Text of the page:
Listening to that Hoje CD offered a few different takes on what was going on in American Black Music at the time. Combo took the route of Funk, Jorge Ben’s style was more of a mixture of Brazilian samba-influenced MPB with a slice of Soul and later Funk, while Cassiano represented more of the smoother stylings of the American artists I mentioned above. Without the influence of Brazil’s Soulmen and Samba Soul architects such as Tim Maia, Cassiano, Hyldon, Jorge Ben, Banda Black Rio and a handful of others, there wouldn’t be this branch of MPB Black Music.
In fact, it has become pretty common nowadays for people to take the original meaning of MPB or Música Popular Brasileira meaning Brazilian Popular Music and change it Música Preta Brasileira, meaning Brazilian Black Music. Today, that 70s Brazilian Black Music sound can be heard in a number of talented artists such as Seu Jorge, Max de Castro, Paula Lima, Ed Motta, Jair Oliveira, Luciana Mello, Funk Como Le Gusta and many others.
Out of all of the Soul influenced Brazilian artists of the mid to late 70s and early 80s, Tim Maia was arguably the most successful, being named by Rolling Stone Brasil magazine as the top singer in history of Brazilian music. Maia has had musicals, books, a film and mini-series about him. On the other hand, artists such Cassiano, Carlos Dafé, Tony Tornado, Gerson King Combo and several other Brazilian Soul artists had short-lived careers, only releasing between one to four albums in their careers.
I can only wonder what could have been had Cassiano not been affected by health issues and how popular his music would have been if he had been American and sung in English. We’ll never know, but he deserves credit for his Soul-influenced contributions to the Brazilian songbook.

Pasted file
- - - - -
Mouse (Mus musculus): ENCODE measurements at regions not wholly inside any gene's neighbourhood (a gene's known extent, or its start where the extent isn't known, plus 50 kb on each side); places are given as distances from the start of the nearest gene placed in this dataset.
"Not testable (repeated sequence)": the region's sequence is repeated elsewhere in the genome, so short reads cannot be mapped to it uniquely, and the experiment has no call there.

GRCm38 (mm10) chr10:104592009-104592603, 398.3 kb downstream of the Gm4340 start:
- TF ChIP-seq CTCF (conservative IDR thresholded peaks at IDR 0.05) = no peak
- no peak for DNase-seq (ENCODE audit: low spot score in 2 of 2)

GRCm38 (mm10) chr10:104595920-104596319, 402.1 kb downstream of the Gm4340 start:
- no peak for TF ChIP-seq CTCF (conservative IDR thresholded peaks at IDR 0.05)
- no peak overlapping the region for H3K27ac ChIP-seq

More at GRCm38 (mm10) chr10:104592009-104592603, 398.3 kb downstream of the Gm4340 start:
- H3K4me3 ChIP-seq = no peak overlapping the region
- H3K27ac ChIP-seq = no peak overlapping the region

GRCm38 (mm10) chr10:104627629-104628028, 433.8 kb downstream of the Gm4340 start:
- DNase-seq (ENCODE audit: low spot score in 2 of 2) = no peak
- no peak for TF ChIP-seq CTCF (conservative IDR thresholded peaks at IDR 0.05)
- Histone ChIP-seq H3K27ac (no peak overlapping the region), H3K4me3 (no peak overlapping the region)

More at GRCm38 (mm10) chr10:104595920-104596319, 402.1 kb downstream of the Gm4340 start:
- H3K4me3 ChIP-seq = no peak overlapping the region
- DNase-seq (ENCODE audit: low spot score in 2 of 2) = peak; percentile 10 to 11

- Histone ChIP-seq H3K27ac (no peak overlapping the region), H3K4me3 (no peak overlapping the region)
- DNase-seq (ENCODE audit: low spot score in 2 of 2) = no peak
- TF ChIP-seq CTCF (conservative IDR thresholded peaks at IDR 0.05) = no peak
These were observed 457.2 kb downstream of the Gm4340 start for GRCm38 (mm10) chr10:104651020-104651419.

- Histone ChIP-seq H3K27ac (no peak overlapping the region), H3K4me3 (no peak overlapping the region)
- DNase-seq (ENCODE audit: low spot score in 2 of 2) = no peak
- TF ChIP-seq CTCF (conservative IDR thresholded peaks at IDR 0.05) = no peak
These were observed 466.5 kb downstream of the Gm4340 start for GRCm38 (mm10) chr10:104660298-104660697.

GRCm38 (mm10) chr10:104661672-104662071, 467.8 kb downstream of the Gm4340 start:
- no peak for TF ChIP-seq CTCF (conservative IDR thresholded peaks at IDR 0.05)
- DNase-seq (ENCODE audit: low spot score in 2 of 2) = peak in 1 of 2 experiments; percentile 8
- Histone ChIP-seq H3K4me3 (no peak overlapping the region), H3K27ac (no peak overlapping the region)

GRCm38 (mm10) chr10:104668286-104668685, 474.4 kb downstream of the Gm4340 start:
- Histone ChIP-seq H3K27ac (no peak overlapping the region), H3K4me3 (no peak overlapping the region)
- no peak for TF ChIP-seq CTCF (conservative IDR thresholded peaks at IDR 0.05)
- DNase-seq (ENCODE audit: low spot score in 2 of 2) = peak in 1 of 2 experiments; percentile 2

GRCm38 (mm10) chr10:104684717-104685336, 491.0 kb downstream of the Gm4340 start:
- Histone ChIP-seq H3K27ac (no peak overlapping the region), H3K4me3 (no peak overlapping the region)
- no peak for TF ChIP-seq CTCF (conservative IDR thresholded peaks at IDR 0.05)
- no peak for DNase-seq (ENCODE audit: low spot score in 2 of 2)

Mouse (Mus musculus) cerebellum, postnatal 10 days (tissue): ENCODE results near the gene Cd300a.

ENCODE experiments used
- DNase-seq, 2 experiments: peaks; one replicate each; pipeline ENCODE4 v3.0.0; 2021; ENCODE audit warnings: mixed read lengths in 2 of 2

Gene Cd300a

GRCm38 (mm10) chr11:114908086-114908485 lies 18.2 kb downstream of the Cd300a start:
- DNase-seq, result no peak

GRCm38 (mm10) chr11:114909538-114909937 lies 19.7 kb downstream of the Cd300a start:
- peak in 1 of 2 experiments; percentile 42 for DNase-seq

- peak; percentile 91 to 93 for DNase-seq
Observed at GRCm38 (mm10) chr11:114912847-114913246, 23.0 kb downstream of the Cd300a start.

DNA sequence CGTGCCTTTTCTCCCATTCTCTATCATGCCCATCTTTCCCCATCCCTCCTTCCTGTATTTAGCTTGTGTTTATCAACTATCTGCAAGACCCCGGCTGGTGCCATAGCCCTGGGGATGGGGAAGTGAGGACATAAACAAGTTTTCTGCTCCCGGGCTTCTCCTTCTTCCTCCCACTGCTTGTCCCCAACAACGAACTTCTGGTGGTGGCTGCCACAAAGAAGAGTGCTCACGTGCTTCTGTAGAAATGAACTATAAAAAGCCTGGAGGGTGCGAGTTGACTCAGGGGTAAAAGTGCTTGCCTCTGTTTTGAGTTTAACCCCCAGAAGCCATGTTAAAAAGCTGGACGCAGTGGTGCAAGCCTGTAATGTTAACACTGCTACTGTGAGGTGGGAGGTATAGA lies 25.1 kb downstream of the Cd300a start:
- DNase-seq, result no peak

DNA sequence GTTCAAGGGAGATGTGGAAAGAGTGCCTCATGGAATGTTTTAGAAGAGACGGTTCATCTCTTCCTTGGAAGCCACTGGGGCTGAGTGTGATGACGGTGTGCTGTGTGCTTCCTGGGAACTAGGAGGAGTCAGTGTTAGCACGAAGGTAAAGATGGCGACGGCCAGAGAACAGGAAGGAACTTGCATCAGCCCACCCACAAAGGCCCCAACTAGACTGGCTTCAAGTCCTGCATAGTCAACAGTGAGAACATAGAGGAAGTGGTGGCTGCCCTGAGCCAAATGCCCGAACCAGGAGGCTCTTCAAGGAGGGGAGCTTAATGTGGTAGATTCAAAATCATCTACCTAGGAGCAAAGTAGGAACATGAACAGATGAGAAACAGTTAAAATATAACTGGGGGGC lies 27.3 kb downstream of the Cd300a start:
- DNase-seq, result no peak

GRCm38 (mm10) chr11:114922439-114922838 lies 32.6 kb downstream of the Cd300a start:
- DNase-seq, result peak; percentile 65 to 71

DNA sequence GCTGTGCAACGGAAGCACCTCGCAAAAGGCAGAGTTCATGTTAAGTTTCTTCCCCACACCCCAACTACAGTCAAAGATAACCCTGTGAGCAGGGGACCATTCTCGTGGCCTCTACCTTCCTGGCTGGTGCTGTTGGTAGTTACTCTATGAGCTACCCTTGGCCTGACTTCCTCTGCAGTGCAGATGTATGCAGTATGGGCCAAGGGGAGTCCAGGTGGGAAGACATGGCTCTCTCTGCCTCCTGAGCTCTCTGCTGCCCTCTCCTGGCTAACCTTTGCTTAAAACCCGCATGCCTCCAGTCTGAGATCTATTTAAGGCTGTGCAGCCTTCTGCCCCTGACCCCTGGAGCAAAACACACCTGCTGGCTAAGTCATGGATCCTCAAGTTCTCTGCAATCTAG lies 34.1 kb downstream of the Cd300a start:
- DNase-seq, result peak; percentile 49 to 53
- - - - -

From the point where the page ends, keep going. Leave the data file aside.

The story of Cassiano, the forgotten genius and icon of black Brazilian music
By Joel Paviotti
Known by the new generations because of a quote in a song by the Racionais MCs, Cassiano has a very important place in Brazilian music and in the consolidation of the black movement in the country
Cassiano has his name marked in the history of music, but unfortunately he is little known by the new generations. His quality as a singer and composer puts him on the same level as Tim Maia, but unfairly, with less of a spotlight.
Genival Cassiano dos Santos was born in a poor neighborhood in the city of Campina Grande, in the state of Paraíba in the northeast region of the country. As a child, he learned his first guitar chords from his father, a close friend of the singer Jackson do Pandeiro.
When he arrived with his family in Rio de Janeiro, in the midst of a great migration process, Cassiano got a job as a bricklayer’s servant. During his hours and days off, he took the opportunity to practice guitar and mandolin chords. During the 60’s, a period in which black music, especially soul, became more and more successful, the singer joined with Hyldon and other musicians and formed the band Bossa Trio which would later become Os Diagonais, the group responsible, together with Tim Maia, for the spread of black music throughout Brazil’s southeast region.